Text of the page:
The murder and the trial

[media]Late in the evening of 2 October 1865 a doctor was called to treat a gunshot wound to Kinder's head, that Bertrand said had been occasioned when Kinder, in a drunken stupor, had held a pistol to his own head in front of both Bertrands. Kinder took four days to die. [6]

Two months later, after a blackmail attempt by Ellen's former lover Francis Jackson, police exhumed the body and found Kinder had poison in his stomach. Henry and Jane Bernard were charged with murder and Ellen was charged with being an accessory. Bertrand's secret diary, and evidence from his sister Harriett Kerr, to whom Bertrand had boasted about getting away with murder, sealed his prosecution. The case against the women collapsed due to lack of evidence but it caused a sensation throughout Australia and across the Tasman, where Kinder's family still [media]lived. It was even alleged that Bertrand had intimidated his wife Jane into sharing their bed with Ellen, causing as much outrage as the murder itself. [7]

Bertrand was sentenced to death on 23 February 1866, with execution set down for 19 March, however an appeal by the lawyer Julian Salomons succeeded in having the death sentence commuted to life in prison.

Bertrand in jail

[media]Henry did time in several gaols and in the lunatic asylum at Parramatta, but the place with which he is most associated is Darlinghurst Gaol. Bertrand developed an unexpected artistic talent, painting watercolours, carving bone objects and playing the organ for chapel services. He is often credited with designing stained glass windows for the chapel but probably painted only the frieze above the windows.

[media]Bertrand spent nearly 29 years in gaol, becoming the longest serving prisoner in New South Wales but perhaps the religious elements of his work encouraged the justice system to assess that he was contrite and no longer a threat to society. He was only 53 on his release on 17 June 1894. He was allowed to spend his first night of freedom at the Metropole Hotel but was deported on the first available ship for England.

Life after release

[media]Bertrand does not seem to have reconciled with his family. The death notice for his mother made no mention of a jailbird son. What then became of him? Wisely, he kept a low profile for the rest of his life. He practiced as a surgeon dentist under the name Edward Henry Burton in London (1901 census) and Portsmouth (1911 census). 'Burton' and his 'housekeeper' Caroline Amelia Ladd moved to Portsmouth about 1902 and, in 1909, she died after complaining she thought she was being poisoned. An inquest found that she died from natural causes but had Henry re offended?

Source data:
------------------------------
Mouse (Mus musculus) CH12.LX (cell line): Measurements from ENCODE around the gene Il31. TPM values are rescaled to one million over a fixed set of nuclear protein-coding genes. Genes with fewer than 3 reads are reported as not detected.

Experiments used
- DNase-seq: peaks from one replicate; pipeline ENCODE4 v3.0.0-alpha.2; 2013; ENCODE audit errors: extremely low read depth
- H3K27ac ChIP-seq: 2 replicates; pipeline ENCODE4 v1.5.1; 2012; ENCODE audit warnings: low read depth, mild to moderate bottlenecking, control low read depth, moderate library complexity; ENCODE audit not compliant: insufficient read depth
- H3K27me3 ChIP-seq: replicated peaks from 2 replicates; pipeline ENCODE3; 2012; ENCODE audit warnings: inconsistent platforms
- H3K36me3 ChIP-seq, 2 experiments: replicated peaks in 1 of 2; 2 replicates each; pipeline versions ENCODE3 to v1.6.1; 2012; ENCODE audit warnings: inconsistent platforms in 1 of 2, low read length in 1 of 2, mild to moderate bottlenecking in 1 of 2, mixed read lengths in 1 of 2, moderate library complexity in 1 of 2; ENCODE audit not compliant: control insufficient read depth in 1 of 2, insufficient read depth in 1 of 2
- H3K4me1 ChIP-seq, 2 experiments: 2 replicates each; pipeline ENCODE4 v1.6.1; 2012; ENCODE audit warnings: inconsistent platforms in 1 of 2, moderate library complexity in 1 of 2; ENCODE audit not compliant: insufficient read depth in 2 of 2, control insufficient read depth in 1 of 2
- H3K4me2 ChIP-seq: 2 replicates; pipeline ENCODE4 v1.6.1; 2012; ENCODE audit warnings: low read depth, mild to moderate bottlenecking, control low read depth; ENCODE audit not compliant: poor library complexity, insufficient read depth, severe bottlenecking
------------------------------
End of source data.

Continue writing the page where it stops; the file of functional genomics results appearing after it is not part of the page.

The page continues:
'Henry Louis Bertrand, otherwise Burton' died on 11 September 1924 of 'Senile Decay and Asthenia Cardiac failure' at Portsmouth. [8] He was just a fortnight short of his 84th birthday.

Jane Bertrand and her children moved to Auckland, where their descendants still live. Ellen lost no time, marrying Humphrey Minchin Carden in 1867. The Cardens also briefly lived in Auckland, just down the road from the house of Rev John Kinder, who had charge of Kinder's children Henry and Nesta. In 1869 the Cardens, with their new daughter and Ellen's family emigrated to San Francisco. Ellen died there in 1883, aged 40.

Henry the murderer outlived everyone.

References

Edwards, John H. Henry Louis Bertrand: Dentist, Artist, Murderer. Dulwich Hill: Norrong Press, 2016.

Weaver, Rachael. 'The Kinder Tragedy'. Meanjin, Vol 70, No 4, Summer 2011: 58-68.

Travers, Robert. The Amorous Dentist. Sydney: Angus & Robertson, 1977.

Stuart Masters, Diana. Maria Ellen: The Other Mrs Kinder. Auckland: Kinder House Society, 2009.

 

Notes

[1] General Register Office, birth certificate, St George Hanover Square 1 30

[2] General Register Office, death certificate, St George Hanover Square 1 18

[3] Sydney Morning Herald, 28 February 1862

[4] There has been speculation that Jackson was the father of the second Kinder child, Frances Nesta, born at St Leonards in 1864. If true, it would certainly have added to Henry Kinder’s depression and drinking

[5] Sydney Morning Herald, 7 December 1865, 6

[6] Illustrated Sydney News, 16 December 1865, 3

[7] Rachael Weaver, 'The Kinder Tragedy', Meanjin, Vol 70, No 4, Summer 2011: 58-68, accessed 12 July 2012

[8] General Register Office, death certificate, Portsmouth 2b 477